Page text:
cognitive neuroscience society, 2015
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n=10 patients with moderate, chronic agrammatic aphasia pooled from Thompson et al., 2010 (n=5) and an ongoing study at the Center for the Neurobiology of Language Recovery (CNLR) (n=5).
All patients were trained to produce and comprehend non-canonical sentences (object relative in 2010, passive in CNLR) using Treatment of Underlying Forms (Thompson, 2008).
% ROI Lesioned: After T1 pre-processing in SPM8, MRIcron was used to manually draw lesions and calculate percent tissue lesioned in each ROI (Fig. 3).
Perfusion: Virtual brain transplant technique (Fig. 4) (Solodkin et al., 2010) performed on T1 scans prior to normalization and segmentation in VBM. Custom software used to model CBF using fMRI arterial spin labeling (ASL) images before coregistering to transplanted image. Regional CBF was normalized to mean CBF across the right hemisphere.
Cognitive effects of stroke may include agrammatic aphasia, a syntactic processing impairment. Non-canonical word order (2, 3) is more difficult to process than canonical word order (1):
(1) The girl kissed the boy.
(2) Pete saw the boy who the girl kissed. OBJECT RELATIVE
(3) The boy was kissed by the girl. PASSIVE
Patients can improve with treatment, even in the chronic stage of aphasia (Thompson et al., 2010), but the underlying neurobiology of recovery is unclear.
Neurobiological effects of stroke include necrosis (lesion) and hypoperfusion, especially in ipsilesional and perilesional tissue (Fig. 1).
Lesion volume has limited clinical utility for predicting recovery (Caplan et al., 2007). Lesion-deficit relations vary greatly between individuals (Price & Friston, 2002), and recovery during acute stroke can be predicted without lesion volume (El Hachioui et al., 2012). There are likely other important factors (Caplan et al., 2007).
More-normal hemodynamics is correlated with impairment severity and recovery (Fridriksson et al., 2010; Hillis et al., 2000, 2001; Payabvash et al., 2010; Silvestrini et al., 1998). However, most research in this area has been done on acute stroke, when changes in cerebral physiology occur that may confound these correlations.
The Present Study
Conclusions & Discussion
Fig. 4: Brain transplant technique
A: ASL fMRI: Ipsilesional hypoperfusion (Thompson et al., 2010). B: 3D image reconstruc/on of rCBF in an adult with chronic aphasia (leS) and a healthy adult (right).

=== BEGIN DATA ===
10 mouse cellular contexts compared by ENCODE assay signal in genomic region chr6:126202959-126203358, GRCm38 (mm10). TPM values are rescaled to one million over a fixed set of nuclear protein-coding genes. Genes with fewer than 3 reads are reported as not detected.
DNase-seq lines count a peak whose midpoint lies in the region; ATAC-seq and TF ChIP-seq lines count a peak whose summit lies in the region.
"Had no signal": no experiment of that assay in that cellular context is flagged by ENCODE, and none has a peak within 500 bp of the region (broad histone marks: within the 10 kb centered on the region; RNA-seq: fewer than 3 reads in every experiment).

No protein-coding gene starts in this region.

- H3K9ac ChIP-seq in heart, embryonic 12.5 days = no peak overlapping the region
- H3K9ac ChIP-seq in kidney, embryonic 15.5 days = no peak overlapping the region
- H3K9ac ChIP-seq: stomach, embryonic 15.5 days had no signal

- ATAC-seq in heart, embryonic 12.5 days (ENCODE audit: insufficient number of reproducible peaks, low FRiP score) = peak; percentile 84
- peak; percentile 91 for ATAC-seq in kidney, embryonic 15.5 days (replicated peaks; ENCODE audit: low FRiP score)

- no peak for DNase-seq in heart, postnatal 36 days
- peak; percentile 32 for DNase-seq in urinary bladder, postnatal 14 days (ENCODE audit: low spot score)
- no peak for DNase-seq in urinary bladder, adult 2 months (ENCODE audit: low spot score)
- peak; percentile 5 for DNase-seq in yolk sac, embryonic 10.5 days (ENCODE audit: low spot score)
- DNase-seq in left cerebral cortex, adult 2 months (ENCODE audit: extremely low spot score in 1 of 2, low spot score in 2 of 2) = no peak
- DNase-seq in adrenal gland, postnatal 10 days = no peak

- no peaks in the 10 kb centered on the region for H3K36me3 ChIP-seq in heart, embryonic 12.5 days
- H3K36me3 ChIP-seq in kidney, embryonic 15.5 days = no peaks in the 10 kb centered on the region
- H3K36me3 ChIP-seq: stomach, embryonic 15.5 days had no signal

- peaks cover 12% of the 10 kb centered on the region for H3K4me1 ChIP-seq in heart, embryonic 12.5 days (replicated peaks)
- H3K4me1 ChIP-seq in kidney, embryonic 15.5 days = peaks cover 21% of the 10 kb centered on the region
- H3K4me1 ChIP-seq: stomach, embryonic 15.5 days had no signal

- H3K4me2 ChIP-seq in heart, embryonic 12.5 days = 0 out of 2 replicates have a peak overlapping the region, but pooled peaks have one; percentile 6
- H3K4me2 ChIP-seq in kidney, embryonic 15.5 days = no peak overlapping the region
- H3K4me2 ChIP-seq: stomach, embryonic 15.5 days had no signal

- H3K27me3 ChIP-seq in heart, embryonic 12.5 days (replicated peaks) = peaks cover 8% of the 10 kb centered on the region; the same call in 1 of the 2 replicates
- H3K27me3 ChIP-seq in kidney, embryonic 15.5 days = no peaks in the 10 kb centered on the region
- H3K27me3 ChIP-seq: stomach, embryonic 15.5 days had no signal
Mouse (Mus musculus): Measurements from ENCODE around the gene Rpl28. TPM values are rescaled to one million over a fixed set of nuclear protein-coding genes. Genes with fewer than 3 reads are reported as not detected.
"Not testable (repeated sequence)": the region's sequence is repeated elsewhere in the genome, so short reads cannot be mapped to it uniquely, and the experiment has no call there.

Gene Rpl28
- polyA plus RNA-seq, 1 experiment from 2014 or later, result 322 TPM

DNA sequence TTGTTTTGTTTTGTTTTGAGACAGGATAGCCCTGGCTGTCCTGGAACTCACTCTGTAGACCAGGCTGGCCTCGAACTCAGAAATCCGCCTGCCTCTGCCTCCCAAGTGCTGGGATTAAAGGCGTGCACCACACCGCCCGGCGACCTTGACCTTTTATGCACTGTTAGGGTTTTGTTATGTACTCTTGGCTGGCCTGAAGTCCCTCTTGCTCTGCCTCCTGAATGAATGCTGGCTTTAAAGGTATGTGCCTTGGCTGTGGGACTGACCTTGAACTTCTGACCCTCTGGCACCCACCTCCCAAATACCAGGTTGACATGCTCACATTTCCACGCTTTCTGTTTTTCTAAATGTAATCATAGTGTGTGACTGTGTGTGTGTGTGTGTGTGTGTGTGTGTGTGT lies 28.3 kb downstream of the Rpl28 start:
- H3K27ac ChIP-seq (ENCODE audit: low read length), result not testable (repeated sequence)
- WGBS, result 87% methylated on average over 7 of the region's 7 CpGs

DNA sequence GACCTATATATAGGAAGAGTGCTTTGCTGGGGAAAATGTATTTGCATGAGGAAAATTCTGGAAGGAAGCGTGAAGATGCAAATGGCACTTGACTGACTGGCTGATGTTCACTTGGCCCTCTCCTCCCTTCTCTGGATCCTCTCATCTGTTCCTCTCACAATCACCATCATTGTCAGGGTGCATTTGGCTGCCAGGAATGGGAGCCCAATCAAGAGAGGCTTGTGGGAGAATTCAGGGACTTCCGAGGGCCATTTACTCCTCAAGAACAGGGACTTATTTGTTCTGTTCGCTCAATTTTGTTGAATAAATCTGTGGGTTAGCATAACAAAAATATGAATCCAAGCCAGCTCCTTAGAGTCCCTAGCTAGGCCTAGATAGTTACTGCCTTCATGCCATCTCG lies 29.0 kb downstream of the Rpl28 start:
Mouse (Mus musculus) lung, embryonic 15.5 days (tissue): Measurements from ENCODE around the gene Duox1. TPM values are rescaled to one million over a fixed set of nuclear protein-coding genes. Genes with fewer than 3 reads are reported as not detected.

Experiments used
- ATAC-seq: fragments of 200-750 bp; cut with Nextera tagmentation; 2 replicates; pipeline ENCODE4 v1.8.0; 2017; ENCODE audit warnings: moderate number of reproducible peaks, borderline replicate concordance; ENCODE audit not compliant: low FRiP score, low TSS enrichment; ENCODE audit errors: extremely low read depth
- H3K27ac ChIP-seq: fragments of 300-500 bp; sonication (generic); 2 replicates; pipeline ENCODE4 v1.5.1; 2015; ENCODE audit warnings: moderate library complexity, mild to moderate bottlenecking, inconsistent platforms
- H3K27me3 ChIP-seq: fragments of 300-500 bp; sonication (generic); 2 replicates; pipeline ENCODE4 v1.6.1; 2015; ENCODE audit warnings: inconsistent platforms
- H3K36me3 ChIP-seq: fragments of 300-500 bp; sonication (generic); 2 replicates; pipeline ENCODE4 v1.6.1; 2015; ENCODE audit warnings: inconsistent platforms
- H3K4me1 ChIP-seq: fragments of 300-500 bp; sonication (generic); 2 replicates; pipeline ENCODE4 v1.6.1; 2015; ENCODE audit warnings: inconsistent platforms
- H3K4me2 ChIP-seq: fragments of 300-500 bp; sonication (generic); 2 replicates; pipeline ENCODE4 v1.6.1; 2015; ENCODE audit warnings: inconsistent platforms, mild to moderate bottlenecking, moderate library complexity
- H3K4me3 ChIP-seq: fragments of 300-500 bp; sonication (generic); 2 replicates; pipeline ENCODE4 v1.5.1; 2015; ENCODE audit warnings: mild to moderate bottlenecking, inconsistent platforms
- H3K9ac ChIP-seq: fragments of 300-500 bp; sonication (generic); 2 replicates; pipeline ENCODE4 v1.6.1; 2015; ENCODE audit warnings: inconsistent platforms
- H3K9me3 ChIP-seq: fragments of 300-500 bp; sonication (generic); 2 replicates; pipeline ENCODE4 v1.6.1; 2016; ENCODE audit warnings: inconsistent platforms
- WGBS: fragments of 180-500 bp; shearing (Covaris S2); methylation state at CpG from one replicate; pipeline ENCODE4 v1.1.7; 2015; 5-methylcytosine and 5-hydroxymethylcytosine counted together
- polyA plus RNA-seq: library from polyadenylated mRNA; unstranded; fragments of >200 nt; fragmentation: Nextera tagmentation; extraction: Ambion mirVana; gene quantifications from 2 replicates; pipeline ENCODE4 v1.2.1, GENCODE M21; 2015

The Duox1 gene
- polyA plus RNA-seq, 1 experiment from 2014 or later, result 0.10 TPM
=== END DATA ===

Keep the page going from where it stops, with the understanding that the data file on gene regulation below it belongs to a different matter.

Fig. 3: ROIs
Results Left hemisphere was hypoperfused relative to the right hemisphere.
Significant factors of Improvement:
% Compensatory ROI lesioned (r = -.7, p < .05)
Perilesional perfusion (B = -3, p < .001)
Study (B = -.2, p < .01)
Pre-treatment comprehension (B = -.9, p < .001)
Total lesion volume was not a predictor of improvement, thus providing further support for lesion-deficit variability (Caplan et al., 2007; Hillis et al., 2000).
Greater recovery of sentence comprehension predicted by higher pre-treatment comprehension and lower perfusion in perilesional tissue.
Could perilesional tissue hinder, rather than support recovery in chronic stroke?
Future studies are needed to investigate links, if any, between pre-treatment perfusion and changes in neural activity associated with language recovery.
Hillis AE, Barker PB, Beauchamp NJ, Gordon B, & Wityk RJ, (2000). MR perfusion imaging reveals regions of hypoperfusion associated with aphasia and neglect. Neurology, 55, 782-788.
Hillis AE, Barker PB, Beauchamp NJ, Winters BD, Mirski M, & Wityk RJ, (2001). Restoring blood pressure reperfused Wernickes area and improved language. Neurology, 56, 670-672.
El Hachioui, H., Lingsma, H. F., van de Sandt-Koenderman, M. W. M. E., Dippel, D. W. J., Koudstaal, P. J., & Visch-Brink, E. G. (2013). Long-term prognosis of aphasia after stroke. Journal of
Neurology, Neurosurgery, and Psychiatry, 84(3), 310315. http://doi.org/10.1136/jnnp-2012-302596
Fridriksson J, Kjartansson O, Morgan PS, Hjaltason H, Magnusdottir S, Bonilha L, & Rorden C, (2010). Impaired speech repetition and left parietal lobe damage. Journal of Neuroscience,
Fridriksson J, Richardson JD, Fillmore P, & Cai B, (2012). Left hemisphere plasticity and aphasia recovery. NeuroImage, 60, 854-863.